Anyone who wonders why MSNBC consigns Al Sharpton to its weekend schedule need only watch PoliticsNation for not long at all and the reason becomes apparent -- Sharpton's unerring penchant for stepping it it, eyes wide open.
There he was again Saturday, telling viewers about President Trump's official remarks regarding Thanksgiving and Trump's response to a reporter's question about the holiday. Sharpton being Sharpton, the results were predictably goofy. But since it was shortly after 5 p.m. on the Saturday of Thanksgiving weekend, only the hardcore Kool-Aid chuggers who comprise MSNBC's core audience were watching.
Here's Sharpton setting up his premise --
SHARPTON: In his official Thanksgiving speech the president said he was thankful for military personnel and America's first responders. But here's what his first thought was when a reporter asked him the question. Listen --
REPORTER (OFF CAMERA): What are you most thankful for, Mr. President?
TRUMP: For having a great family and for having made a tremendous difference in this country. I've made a tremendous difference in the country. This country is so much stronger now than it was when I took office that you wouldn't believe it. And, I mean, you see it but so much stronger, the people can't even believe it.
SHARPTON: Paul (addressing one of his guests, MSNBC legal analyst Paul Butler), I didn't want to quote him, I wanted people to see I wasn't making it up -- he's most thankful about what he's done. I mean, this, you don't even have to repeat it to understand that this man, narcissism is probably too polite a term.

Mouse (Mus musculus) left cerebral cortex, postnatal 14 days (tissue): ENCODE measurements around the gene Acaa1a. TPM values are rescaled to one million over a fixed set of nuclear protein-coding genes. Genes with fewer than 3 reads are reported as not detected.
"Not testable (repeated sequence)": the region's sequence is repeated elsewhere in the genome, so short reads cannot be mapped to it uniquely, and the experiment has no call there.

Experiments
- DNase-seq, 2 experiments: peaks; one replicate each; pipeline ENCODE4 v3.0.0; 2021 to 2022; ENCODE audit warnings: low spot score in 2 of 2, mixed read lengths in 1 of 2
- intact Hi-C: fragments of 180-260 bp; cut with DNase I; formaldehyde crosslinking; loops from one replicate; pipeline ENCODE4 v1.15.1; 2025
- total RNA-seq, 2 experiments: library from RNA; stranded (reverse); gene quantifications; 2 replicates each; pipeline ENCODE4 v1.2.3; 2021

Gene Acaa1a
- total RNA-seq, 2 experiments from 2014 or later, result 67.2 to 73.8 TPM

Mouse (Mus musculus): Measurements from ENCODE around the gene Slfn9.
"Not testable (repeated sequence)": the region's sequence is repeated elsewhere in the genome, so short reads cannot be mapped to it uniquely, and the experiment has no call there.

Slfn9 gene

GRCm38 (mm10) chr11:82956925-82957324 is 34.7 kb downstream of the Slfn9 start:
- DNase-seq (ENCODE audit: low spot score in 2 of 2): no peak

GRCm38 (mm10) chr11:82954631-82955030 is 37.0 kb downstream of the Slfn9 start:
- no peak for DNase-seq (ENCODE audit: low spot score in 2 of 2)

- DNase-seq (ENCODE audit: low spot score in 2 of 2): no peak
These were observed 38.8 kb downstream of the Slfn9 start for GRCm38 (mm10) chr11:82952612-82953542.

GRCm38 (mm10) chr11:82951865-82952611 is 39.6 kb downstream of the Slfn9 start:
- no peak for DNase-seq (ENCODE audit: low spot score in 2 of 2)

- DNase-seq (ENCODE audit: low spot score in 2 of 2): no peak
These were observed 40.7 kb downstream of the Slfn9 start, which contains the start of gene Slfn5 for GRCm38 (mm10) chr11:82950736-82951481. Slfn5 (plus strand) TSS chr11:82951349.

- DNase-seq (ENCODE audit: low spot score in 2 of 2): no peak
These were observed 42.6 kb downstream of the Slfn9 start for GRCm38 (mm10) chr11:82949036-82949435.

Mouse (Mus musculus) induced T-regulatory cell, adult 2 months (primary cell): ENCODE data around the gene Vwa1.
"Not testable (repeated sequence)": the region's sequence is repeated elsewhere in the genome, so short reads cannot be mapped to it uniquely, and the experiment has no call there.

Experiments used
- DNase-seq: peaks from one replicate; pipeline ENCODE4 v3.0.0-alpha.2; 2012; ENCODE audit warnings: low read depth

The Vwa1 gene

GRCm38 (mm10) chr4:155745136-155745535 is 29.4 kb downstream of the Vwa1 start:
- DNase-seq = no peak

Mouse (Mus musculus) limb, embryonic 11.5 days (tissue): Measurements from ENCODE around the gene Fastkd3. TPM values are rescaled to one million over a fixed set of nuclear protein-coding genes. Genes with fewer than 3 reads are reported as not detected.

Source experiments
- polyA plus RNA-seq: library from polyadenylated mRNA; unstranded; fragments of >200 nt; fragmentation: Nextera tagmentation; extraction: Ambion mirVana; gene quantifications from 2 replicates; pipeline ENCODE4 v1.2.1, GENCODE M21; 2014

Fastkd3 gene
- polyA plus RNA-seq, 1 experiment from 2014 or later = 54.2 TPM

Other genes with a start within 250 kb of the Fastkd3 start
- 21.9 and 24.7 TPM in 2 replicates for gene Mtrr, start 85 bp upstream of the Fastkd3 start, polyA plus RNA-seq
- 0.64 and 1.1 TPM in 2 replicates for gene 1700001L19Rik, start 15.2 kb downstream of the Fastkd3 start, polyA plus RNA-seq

Meanwhile, incoherent is a perfectly apt word -- not "term" -- to describe what passes for reasoning from Sharpton.
It's not just that Sharpton misquotes Trump, claiming that Trump's "first thought" in response to the reporter's question was to tout his accomplishments as president -- while leaving out the first thing that Trump actually said he was thankful for, "having a great family." Sharpton couldn't even be bothered citing Trump's remark about his family and dismissing it as predictable boilerplate, as might be expected of an opponent acting in good faith.
What elevates this to Sharpton comedy gold is "the Rev" telling his audience he doesn't want to quote Trump because people might suspect he was "making it up" -- gee, why would anyone think that? -- followed by Sharpton demonstrating why he can't be trusted to convey what people who don't share his politics actually say.